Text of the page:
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NPM-DOCTOR(1)							 NPM-DOCTOR(1)

NAME
       npm-doctor - Check your environments

   Synopsis
	 npm doctor

   Description
       npm  doctor  runs  a set	of checks to ensure that your npm installation
       has what	it needs to manage your	JavaScript packages. npm is  mostly  a
       standalone  tool, but it	does have some basic requirements that must be
       met:

       o Node.js and git must be executable by npm.

       o The primary npm registry, registry.npmjs.com, or another service that
	 uses the registry API,	is available.

       o The  directories  that	npm uses, node_modules (both locally and glob-
	 ally),	exist and can be written by the	current	user.

       o The npm cache exists, and the package tarballs	within it aren't  cor-
	 rupt.

       Without all of these working properly, npm may not work properly.  Many
       issues are often	attributable to	things that  are  outside  npm's  code
       base,  so  npm  doctor  confirms	that the npm installation is in	a good
       state.

       Also, in	addition to this, there	are also very many issue  reports  due
       to  using  old versions of npm. Since npm is constantly improving, run-
       ning npm@latest is better than an old version.

       npm doctor verifies the following items in  your	 environment,  and  if
       there are any recommended changes, it will display them.

   npm ping
       By   default,   npm  installs  from  the	 primary  npm  registry,  reg-
       istry.npmjs.org.	 npm doctor hits a special ping	 endpoint  within  the
       registry.  This can also	be checked with	npm ping. If this check	fails,
       you may be using	a proxy	that needs to be configured, or	 may  need  to
       talk to your IT staff to	get access over	HTTPS to registry.npmjs.org.

       This  check  is	done against whichever registry	you've configured (you
       can see what that is by running npm config get registry), and if	you're
       using a private registry	that doesn't support the /whoami endpoint sup-
       ported by the primary registry, this check may fail.

   npm -v
       While Node.js may come bundled with a particular	version	of  npm,  it's
       the  policy  of the CLI team that we recommend all users	run npm@latest
       if they can. As the CLI is maintained by	a small	team of	 contributors,
       there are only resources	for a single line of development, so npm's own
       long-term support releases typically only receive critical security and
       regression  fixes.  The team believes that the latest tested version of
       npm is almost always likely to be the most functional  and  defect-free
       version of npm.

   node	-v
       For most	users, in most circumstances, the best version of Node will be
       the latest long-term support (LTS) release. Those of you	who  want  ac-
       cess  to	 new  ECMAscript  features  or bleeding-edge changes to	Node's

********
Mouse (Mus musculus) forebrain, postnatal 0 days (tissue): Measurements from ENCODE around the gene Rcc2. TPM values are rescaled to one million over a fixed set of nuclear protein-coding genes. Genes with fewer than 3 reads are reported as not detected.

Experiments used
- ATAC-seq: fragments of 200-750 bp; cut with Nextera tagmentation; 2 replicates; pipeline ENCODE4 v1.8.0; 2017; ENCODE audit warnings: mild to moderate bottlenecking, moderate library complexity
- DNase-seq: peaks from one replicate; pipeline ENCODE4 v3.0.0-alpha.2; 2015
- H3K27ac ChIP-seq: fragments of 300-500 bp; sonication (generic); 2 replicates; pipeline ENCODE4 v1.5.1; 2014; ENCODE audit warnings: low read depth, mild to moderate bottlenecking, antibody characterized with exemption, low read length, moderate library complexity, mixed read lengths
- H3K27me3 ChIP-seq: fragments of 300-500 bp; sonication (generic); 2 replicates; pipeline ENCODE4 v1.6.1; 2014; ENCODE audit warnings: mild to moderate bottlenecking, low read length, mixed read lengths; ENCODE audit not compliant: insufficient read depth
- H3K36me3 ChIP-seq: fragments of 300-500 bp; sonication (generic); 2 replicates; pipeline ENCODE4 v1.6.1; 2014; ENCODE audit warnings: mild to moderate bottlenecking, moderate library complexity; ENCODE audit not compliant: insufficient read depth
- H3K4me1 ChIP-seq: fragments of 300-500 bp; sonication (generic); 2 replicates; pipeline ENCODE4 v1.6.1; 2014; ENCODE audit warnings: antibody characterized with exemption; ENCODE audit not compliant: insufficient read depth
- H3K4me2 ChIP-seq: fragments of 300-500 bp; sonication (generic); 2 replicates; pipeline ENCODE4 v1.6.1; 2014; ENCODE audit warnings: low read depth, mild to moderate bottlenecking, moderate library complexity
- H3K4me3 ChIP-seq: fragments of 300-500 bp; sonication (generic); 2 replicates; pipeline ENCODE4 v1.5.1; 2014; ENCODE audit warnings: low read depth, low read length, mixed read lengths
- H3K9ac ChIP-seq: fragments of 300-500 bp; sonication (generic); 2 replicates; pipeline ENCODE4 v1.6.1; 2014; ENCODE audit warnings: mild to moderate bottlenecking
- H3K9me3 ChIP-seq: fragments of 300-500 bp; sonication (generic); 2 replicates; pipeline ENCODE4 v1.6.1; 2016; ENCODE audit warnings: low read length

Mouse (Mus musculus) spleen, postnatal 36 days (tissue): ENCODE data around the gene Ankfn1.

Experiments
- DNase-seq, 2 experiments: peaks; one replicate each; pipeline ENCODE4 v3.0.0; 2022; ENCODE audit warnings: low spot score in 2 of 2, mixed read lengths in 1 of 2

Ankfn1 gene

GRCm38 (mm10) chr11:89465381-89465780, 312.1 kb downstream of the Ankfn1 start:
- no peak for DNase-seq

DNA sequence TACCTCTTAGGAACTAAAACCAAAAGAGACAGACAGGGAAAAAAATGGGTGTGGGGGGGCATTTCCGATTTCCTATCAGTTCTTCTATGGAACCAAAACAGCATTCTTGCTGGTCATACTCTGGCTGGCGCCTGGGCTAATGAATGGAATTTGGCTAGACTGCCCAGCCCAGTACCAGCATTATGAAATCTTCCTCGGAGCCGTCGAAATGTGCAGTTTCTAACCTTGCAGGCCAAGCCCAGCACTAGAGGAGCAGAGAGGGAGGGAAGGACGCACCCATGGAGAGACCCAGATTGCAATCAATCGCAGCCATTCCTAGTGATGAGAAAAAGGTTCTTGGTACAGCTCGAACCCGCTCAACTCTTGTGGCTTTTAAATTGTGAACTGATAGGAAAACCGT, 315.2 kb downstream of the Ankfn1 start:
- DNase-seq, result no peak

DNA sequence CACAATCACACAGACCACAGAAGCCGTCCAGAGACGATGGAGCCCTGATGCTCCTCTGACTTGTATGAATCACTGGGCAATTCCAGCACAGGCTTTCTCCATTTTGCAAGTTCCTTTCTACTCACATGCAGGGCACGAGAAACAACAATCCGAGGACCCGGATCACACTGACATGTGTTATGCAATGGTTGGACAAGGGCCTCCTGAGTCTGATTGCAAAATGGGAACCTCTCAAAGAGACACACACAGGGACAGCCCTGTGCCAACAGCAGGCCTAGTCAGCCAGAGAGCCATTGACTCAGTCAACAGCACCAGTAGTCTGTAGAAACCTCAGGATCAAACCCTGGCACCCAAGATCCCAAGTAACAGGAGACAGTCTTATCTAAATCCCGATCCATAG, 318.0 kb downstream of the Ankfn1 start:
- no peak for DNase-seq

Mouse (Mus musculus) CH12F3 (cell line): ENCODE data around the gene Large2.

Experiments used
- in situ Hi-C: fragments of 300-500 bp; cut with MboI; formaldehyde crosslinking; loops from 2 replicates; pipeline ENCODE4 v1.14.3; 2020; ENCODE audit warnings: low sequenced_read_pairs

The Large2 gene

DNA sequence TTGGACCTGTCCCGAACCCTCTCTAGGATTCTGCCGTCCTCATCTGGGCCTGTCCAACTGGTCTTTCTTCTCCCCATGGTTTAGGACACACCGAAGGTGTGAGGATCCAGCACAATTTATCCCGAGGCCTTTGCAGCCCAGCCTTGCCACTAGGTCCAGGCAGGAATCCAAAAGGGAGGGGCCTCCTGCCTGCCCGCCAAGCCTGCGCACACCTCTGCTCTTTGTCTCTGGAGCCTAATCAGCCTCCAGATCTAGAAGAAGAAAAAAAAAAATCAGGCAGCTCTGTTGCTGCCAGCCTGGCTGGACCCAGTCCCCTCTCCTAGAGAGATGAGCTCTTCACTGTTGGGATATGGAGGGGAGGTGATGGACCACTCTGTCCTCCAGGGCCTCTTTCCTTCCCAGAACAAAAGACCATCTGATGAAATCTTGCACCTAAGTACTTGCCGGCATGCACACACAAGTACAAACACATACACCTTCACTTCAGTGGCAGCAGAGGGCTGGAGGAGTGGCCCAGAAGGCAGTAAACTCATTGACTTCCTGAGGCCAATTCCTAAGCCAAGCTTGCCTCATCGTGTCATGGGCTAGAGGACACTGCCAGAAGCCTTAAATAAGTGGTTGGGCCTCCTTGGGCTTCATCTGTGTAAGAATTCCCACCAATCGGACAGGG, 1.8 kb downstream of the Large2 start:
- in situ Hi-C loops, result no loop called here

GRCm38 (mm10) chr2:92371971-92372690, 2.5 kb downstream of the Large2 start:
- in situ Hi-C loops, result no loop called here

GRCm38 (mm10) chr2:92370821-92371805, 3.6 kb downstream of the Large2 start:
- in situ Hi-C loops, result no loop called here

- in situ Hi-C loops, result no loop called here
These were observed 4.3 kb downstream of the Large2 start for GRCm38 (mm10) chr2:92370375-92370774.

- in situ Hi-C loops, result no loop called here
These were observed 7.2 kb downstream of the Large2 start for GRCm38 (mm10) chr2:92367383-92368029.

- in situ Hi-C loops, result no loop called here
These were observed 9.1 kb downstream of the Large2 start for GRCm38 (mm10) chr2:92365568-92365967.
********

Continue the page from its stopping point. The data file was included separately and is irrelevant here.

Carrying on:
standard	library	may be running a newer version,	and some of you	may be
       required	 to  run an older version of Node because of enterprise	change
       control policies. That's	OK! But	in general, the	 npm  team  recommends
       that most users run Node.js LTS.

   npm config get registry
       Some  of	you may	be installing from private package registries for your
       project or company. That's great! Others	of you may be following	 tuto-
       rials  or StackOverflow questions in an effort to troubleshoot problems
       you may be having. Sometimes, this may  entail  changing	 the  registry
       you're  pointing	 at.  This part	of npm doctor just lets	you, and maybe
       whoever's helping you with support, know	that you're not	using the  de-
       fault registry.

   which git
       While  it's  documented	in  the	README,	it may not be obvious that npm
       needs Git installed to do many of the things that  it  does.  Also,  in
       some  cases a especially	on Windows a you may have Git set up in	such a
       way that	it's not accessible via	your PATH so that  npm	can  find  it.
       This check ensures that Git is available.

   Permissions checks
       o Your cache must be readable and writable by the user running npm.

       o Global	package	binaries must be writable by the user running npm.

       o Your  local  node_modules  path,  if you're running npm doctor	with a
	 project directory, must be readable and writable by the user  running
	 npm.

   Validate the	checksums of cached packages
       When  an	 npm  package is published, the	publishing process generates a
       checksum	that npm uses at install  time	to  verify  that  the  package
       didn't  get  corrupted  in  transit. npm	doctor uses these checksums to
       validate	the package tarballs in	your local cache (you  can  see	 where
       that cache is located with npm config get cache,	and see	what's in that
       cache with npm cache ls a probably more than you	were  expecting!).  In
       the  event  that	 there	are corrupt packages in	your cache, you	should
       probably	run npm	cache clean and	reset the cache.

   See Also
       o npm help bugs

       o npm help help

       o npm help ping

				September 2020			 NPM-DOCTOR(1)

NAME

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